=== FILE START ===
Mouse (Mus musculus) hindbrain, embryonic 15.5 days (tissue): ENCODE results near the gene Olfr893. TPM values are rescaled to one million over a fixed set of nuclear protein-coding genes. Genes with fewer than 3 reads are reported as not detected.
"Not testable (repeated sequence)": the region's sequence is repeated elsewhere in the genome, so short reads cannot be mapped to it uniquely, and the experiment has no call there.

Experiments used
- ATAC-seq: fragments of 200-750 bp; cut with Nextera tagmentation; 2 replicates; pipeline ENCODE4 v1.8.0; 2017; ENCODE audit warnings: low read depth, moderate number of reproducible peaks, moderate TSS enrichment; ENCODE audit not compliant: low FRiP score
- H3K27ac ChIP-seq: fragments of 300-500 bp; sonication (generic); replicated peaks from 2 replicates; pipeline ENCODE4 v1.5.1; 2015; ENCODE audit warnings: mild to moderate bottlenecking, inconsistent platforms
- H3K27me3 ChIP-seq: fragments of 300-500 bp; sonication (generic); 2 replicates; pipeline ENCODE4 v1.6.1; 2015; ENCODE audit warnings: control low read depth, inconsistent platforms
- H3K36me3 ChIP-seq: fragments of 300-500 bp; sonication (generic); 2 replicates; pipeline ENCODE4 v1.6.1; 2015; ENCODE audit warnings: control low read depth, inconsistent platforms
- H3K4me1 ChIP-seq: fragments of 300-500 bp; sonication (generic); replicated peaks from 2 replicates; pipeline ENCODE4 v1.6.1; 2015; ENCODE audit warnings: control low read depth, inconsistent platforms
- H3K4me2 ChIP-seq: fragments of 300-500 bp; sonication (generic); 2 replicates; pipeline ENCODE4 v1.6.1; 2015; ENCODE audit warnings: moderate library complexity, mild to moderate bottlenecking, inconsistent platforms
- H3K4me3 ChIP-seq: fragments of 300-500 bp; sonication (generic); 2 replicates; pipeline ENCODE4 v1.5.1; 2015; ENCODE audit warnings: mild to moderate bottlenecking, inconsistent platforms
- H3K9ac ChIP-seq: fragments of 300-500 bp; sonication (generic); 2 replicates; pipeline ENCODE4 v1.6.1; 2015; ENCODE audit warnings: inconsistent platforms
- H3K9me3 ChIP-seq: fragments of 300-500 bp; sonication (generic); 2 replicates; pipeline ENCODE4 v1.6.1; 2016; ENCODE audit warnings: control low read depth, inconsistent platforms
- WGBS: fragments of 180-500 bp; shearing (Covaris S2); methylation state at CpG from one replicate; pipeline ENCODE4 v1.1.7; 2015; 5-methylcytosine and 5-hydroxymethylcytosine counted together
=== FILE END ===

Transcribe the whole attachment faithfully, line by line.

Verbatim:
Mouse (Mus musculus) hindbrain, embryonic 15.5 days (tissue): ENCODE results near the gene Olfr893. TPM values are rescaled to one million over a fixed set of nuclear protein-coding genes. Genes with fewer than 3 reads are reported as not detected.
"Not testable (repeated sequence)": the region's sequence is repeated elsewhere in the genome, so short reads cannot be mapped to it uniquely, and the experiment has no call there.

Experiments used
- ATAC-seq: fragments of 200-750 bp; cut with Nextera tagmentation; 2 replicates; pipeline ENCODE4 v1.8.0; 2017; ENCODE audit warnings: low read depth, moderate number of reproducible peaks, moderate TSS enrichment; ENCODE audit not compliant: low FRiP score
- H3K27ac ChIP-seq: fragments of 300-500 bp; sonication (generic); replicated peaks from 2 replicates; pipeline ENCODE4 v1.5.1; 2015; ENCODE audit warnings: mild to moderate bottlenecking, inconsistent platforms
- H3K27me3 ChIP-seq: fragments of 300-500 bp; sonication (generic); 2 replicates; pipeline ENCODE4 v1.6.1; 2015; ENCODE audit warnings: control low read depth, inconsistent platforms
- H3K36me3 ChIP-seq: fragments of 300-500 bp; sonication (generic); 2 replicates; pipeline ENCODE4 v1.6.1; 2015; ENCODE audit warnings: control low read depth, inconsistent platforms
- H3K4me1 ChIP-seq: fragments of 300-500 bp; sonication (generic); replicated peaks from 2 replicates; pipeline ENCODE4 v1.6.1; 2015; ENCODE audit warnings: control low read depth, inconsistent platforms
- H3K4me2 ChIP-seq: fragments of 300-500 bp; sonication (generic); 2 replicates; pipeline ENCODE4 v1.6.1; 2015; ENCODE audit warnings: moderate library complexity, mild to moderate bottlenecking, inconsistent platforms
- H3K4me3 ChIP-seq: fragments of 300-500 bp; sonication (generic); 2 replicates; pipeline ENCODE4 v1.5.1; 2015; ENCODE audit warnings: mild to moderate bottlenecking, inconsistent platforms
- H3K9ac ChIP-seq: fragments of 300-500 bp; sonication (generic); 2 replicates; pipeline ENCODE4 v1.6.1; 2015; ENCODE audit warnings: inconsistent platforms
- H3K9me3 ChIP-seq: fragments of 300-500 bp; sonication (generic); 2 replicates; pipeline ENCODE4 v1.6.1; 2016; ENCODE audit warnings: control low read depth, inconsistent platforms
- WGBS: fragments of 180-500 bp; shearing (Covaris S2); methylation state at CpG from one replicate; pipeline ENCODE4 v1.1.7; 2015; 5-methylcytosine and 5-hydroxymethylcytosine counted together